Changes to EU VAT lead to changes in Kindle contract

ATTENTION KDP authors: As was discussed in the third edition of The Global Indie Author, and in my recent public lectures, on January 1st the whole of the EU changes from a seller-based system to a consumer-based system with regards to VAT on ebooks, with what is known as the destination principle.

The destination principle is intended to close the loophole whereby companies such as Amazon, Apple, Google, et cetera registered themselves in the EU in Luxembourg where VAT on ebooks is the lowest in the EU, at 3%. This gave these global players a huge advantage over national retailers who, because they are registered in their respective countries, have to charge the higher national VAT to consumers. By moving to the destination-based model, the playing field will now be leveled: regardless of where the seller is located, the consumer must pay the rate of their national tax. A consumer in the UK, for example, will have to pay 20% VAT regardless of whether they buy from Amazon or WH Smith.

VAT rates in the EU range from Luxembourg’s 3% to a high of 27% in Hungary. It was my expectation that KDP, to accommodate such variability, would move from a VAT-exclusive pricing model to a VAT-inclusive model. Today, in a lengthy email to authors and on the KDP message board, KDP announced exactly that. They have, as was also anticipated, made adjustments to the pricing band to protect their favoured €9,99/£9.99 pricing band.

In anticipation of the changes, on January 1st Amazon will make a one-time adjustment to your existing EU prices to include VAT, but if doing so pushes your ebook out of your previously selected royalty option, Amazon will adjust your price up or down to keep your pricing within the royalty price band you previously selected.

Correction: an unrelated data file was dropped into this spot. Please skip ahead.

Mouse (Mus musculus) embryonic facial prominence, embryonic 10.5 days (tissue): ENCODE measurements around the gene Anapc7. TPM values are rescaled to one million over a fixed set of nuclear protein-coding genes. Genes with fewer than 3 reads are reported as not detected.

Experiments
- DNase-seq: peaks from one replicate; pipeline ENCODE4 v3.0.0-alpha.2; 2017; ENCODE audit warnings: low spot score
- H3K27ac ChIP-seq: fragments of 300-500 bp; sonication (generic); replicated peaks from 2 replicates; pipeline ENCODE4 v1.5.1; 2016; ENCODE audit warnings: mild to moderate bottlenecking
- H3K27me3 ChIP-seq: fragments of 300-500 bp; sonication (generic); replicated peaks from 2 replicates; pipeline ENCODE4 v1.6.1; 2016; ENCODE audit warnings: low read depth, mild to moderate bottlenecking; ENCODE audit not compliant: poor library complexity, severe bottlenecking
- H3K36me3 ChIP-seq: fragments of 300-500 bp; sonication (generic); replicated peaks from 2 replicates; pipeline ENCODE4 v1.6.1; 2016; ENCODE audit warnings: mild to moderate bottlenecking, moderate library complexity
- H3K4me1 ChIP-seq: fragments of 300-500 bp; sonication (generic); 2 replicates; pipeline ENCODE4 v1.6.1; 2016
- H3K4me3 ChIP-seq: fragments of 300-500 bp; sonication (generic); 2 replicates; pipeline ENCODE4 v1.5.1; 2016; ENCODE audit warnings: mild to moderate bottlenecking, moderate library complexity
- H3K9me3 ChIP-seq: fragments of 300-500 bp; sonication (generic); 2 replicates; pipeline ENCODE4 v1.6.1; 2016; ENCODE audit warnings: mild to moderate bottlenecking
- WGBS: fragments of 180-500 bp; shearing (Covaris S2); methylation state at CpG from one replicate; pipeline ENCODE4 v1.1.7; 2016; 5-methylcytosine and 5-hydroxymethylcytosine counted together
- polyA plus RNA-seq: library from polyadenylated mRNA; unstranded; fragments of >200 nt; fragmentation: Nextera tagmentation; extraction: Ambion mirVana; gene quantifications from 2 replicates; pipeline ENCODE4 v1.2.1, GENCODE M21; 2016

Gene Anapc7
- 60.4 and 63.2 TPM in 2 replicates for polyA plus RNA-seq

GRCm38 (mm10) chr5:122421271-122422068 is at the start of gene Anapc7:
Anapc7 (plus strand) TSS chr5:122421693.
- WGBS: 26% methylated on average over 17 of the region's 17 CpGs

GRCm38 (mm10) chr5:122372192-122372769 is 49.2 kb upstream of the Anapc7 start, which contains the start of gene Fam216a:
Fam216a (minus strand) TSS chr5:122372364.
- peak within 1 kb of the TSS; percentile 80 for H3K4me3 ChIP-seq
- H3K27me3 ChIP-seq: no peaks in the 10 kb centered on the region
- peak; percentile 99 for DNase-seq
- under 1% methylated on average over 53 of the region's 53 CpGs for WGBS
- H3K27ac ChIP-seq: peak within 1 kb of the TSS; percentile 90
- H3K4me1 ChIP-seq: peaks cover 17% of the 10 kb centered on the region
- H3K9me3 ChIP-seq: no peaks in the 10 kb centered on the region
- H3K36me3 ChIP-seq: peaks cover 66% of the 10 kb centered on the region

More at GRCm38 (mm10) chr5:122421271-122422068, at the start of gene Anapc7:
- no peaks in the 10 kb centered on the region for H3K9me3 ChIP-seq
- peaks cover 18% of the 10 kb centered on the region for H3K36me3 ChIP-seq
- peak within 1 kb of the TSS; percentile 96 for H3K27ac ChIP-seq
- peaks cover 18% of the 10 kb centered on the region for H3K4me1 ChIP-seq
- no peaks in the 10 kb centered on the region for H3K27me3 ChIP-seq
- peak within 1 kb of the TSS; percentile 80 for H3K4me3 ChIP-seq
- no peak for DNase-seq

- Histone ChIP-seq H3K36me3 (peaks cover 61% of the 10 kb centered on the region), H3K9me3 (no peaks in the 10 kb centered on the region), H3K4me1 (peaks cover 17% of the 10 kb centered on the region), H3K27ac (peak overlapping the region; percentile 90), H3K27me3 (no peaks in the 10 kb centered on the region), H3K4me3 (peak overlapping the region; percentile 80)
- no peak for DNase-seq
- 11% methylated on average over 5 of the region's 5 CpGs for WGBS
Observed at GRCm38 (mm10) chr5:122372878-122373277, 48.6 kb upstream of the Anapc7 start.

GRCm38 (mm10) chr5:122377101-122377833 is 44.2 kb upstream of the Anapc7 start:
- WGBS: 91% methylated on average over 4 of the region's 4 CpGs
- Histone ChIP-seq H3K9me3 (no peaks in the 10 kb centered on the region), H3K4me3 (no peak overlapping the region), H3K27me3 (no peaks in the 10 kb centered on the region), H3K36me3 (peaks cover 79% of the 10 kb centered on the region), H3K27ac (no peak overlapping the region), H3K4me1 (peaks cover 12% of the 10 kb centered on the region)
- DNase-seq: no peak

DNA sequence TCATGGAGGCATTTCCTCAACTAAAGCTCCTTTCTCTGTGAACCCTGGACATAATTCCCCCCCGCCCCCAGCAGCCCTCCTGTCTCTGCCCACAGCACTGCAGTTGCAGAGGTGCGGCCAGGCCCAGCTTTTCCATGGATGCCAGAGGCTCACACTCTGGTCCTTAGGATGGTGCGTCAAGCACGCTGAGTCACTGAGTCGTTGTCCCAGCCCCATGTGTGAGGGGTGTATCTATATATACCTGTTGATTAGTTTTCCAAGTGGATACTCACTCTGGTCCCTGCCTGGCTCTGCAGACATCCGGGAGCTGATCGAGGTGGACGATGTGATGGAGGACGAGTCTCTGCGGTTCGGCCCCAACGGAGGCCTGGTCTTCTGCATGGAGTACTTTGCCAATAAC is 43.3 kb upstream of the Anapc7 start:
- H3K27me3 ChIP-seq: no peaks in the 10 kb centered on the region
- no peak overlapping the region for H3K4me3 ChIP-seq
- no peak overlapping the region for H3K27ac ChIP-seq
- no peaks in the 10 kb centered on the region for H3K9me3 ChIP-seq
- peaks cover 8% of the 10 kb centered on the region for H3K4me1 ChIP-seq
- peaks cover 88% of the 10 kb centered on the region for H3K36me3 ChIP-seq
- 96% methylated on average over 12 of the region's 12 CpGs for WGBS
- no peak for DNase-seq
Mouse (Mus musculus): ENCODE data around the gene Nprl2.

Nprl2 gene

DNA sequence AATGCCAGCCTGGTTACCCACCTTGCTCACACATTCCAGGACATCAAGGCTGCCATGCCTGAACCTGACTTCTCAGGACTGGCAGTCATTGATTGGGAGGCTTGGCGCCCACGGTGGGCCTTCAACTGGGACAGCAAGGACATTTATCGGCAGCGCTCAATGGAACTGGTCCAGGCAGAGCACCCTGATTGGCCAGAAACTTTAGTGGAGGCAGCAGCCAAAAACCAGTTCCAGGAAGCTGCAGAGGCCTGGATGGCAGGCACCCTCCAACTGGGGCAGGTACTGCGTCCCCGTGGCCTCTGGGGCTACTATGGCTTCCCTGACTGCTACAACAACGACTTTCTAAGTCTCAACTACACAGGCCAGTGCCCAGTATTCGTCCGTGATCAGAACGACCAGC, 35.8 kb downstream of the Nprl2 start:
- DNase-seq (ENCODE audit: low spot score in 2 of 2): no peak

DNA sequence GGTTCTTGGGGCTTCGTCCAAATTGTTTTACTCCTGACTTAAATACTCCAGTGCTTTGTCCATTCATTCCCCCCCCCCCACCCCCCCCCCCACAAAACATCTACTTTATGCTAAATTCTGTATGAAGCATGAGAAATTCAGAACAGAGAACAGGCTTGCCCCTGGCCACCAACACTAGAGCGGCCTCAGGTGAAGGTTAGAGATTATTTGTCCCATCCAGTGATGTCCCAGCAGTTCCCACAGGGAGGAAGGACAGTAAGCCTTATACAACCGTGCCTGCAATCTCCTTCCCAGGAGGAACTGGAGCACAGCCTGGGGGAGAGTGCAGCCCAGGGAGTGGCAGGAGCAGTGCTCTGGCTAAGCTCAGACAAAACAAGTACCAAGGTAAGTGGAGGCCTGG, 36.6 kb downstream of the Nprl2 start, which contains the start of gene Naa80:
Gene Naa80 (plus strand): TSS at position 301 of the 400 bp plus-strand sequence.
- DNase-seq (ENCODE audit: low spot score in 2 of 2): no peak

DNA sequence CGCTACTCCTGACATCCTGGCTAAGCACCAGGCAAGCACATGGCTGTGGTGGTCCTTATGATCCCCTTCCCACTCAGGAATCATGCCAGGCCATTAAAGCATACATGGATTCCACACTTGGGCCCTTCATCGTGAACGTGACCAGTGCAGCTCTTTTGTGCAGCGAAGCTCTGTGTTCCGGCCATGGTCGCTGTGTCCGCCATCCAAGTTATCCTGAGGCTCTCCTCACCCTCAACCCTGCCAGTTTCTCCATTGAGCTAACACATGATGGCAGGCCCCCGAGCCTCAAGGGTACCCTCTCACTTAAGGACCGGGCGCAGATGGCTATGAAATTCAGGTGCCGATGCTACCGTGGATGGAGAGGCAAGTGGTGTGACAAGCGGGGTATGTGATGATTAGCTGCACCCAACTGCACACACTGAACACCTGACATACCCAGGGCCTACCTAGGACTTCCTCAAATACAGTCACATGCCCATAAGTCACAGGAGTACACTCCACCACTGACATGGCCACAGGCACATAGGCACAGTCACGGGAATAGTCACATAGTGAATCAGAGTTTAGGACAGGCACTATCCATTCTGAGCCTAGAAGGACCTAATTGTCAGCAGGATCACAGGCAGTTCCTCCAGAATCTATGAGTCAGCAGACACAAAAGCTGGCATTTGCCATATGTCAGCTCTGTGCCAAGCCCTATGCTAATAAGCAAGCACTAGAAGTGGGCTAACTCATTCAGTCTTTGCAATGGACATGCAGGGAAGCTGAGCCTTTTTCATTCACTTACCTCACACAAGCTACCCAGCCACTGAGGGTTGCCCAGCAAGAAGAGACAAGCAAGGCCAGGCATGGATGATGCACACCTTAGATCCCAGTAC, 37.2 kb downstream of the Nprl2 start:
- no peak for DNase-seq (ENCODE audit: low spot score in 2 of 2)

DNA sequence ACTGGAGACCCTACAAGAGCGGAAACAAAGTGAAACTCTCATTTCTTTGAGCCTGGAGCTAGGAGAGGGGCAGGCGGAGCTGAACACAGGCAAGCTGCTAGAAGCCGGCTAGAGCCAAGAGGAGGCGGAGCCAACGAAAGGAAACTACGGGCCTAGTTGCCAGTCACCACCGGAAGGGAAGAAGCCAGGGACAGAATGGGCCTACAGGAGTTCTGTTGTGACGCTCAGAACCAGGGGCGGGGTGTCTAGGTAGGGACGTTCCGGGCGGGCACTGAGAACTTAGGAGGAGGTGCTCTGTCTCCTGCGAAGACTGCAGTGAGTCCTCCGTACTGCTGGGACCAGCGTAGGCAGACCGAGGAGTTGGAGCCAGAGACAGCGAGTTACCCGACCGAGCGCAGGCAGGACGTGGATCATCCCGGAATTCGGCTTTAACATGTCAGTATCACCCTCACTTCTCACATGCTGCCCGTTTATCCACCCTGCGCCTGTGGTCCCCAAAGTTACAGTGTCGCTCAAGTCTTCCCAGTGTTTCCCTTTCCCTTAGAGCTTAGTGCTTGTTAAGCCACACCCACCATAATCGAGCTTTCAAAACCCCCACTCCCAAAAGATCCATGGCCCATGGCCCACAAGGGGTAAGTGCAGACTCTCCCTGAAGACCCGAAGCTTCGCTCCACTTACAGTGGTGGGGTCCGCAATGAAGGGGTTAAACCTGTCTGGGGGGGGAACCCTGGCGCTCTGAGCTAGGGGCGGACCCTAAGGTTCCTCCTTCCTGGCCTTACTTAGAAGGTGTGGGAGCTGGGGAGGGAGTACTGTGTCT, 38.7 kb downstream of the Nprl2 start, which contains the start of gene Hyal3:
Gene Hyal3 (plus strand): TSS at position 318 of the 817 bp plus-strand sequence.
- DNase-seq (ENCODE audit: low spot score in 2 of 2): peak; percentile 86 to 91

Authors need to be aware that this change means one of two things: you will have to increase your price or accept lower revenues.

For example, say you priced your KDP ebook at £3.87 to achieve a sale price of £3.99 in the UK (£3.87 + 3% VAT = £3.99). If you maintain the price of £3.99 after VAT changes to 20% for the UK, your pre-tax price will now be £3.32. Your 70% royalty will therefore fall from £2.71 to £2.32, a decrease in revenue of about 14%. If, on the other hand, you want to maintain your previous revenue of £2.71, your tax-inclusive sale price will have to be increased from £3.99 to £4.66.

Amazon’s change to a VAT-inclusive model means that charm pricing will still be possible on Amazon despite the variable rates. It also means that Amazon will likely now have to include in their reports the country where the sale took place, not just on which site the sale took place. This provides authors with more detailed and therefore more useful sales data.

 

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